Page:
Gartner Revises IT Spending Forecasts Upward For 2021 And 2022
November 8, 2021 Timothy Prickett Morgan
With a market as large as the information technology racket, small changes rack up to tens of billions of dollars up or down in global spending. Any increase is generally seen as good news because so many of the individual IT budgets are gauged against the global average. So, in a sense, it just got a little bit easier for you to argue that your own IT department should be spending more dough on IT because the prognosticators at Gartner have just raised their forecast for IT spending in 2022.
It’s not much of an increase, mind you. So don’t get too excited. In the August 2021 forecast, which we detailed here, global IT spending across hardware, software, and services was expected to grow by 5.2 percent to $4.43 trillion, and in the October 2021 forecast, Gartner now expects for the growth to be 5.5 percent in 2022 – and against a figure for spending in 2021 that it now estimates will be a much larger number than expected only a few months ago. Back in August, Gartner was expecting for global IT spending in 2021 to close up 8.6 percent to $4.206 trillion, and now, in the October forecast, Gartner thinks that IT is growing at a red-hot 9.5 percent to $4.242 trillion this year after an essentially flat 2020 thanks to the coronavirus pandemic.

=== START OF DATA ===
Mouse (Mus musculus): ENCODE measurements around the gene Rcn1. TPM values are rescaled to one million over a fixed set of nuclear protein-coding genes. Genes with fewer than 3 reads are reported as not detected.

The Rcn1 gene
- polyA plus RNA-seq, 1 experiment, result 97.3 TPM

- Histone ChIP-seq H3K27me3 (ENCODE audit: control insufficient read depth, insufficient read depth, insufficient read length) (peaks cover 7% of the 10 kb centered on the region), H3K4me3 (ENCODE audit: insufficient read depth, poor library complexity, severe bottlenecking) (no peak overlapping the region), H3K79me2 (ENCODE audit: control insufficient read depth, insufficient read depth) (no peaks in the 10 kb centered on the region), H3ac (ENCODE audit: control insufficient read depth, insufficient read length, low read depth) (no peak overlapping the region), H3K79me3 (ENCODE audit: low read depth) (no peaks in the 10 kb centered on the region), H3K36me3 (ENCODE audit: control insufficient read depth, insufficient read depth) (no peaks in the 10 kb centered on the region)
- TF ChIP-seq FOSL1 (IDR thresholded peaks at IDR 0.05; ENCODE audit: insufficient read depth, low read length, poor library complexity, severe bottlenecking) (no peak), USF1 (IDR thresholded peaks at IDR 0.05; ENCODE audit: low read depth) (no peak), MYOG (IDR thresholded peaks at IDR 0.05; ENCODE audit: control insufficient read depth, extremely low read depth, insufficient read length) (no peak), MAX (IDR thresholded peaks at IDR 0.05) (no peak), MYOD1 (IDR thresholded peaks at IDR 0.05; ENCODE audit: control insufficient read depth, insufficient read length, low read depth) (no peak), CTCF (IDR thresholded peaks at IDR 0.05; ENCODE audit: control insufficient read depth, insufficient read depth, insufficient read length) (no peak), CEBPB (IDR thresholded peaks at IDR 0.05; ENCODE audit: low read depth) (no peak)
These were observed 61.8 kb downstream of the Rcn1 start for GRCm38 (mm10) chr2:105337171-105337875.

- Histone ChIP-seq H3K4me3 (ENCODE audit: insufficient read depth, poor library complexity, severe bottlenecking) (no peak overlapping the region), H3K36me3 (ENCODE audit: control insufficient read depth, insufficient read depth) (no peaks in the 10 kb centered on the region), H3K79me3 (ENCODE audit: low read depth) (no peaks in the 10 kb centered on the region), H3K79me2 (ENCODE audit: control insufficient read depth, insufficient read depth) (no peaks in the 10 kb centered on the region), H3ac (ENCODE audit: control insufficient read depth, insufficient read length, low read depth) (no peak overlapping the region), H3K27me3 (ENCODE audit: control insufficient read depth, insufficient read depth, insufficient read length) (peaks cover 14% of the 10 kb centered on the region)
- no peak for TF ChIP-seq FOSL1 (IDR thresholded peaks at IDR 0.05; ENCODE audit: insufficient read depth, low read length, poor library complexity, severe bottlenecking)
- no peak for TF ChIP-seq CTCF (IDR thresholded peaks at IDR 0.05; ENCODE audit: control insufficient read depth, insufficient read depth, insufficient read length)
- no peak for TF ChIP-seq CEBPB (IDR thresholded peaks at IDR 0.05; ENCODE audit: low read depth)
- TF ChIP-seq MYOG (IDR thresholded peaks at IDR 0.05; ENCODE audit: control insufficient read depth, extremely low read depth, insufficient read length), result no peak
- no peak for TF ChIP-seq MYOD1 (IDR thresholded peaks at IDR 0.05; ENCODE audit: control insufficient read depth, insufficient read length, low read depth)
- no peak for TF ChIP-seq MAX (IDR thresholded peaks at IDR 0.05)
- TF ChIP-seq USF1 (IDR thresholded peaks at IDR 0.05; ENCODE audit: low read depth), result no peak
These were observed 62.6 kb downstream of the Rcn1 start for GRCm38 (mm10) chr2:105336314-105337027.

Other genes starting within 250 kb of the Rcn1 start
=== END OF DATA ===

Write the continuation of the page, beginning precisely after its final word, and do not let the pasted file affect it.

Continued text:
Here is how spending by category now looks, according to Gartner:
Spending on devices will cool off now that many of us have bought new desktops, laptops, tablets, and phones as we worked from home, and it looks like spending on datacenter systems – servers, storage, and networking – will cool off next year after seeing huge growth this year as digital transformation efforts were accelerated at many companies and sheer capacity needs hit many companies in the financial services, transportation, retail, and wholesale sectors.
“What changed in 2020 and 2021 was not really the technology itself, but people’s willingness and eagerness to adopt it and use it in different ways,” explained David Lovelock, distinguished research vice president at Gartner, who puts together the IT spending forecasts. “In 2022, CIOs need to reconfigure how work is done by embracing business composability and the technologies that accommodate asynchronous workflows.”
We could not agree more about the first part of that statement. And as usual, we are not precisely sure what the hell Gartner is talking about in the second part of that statement.
All we know for sure is that more spending is a good thing.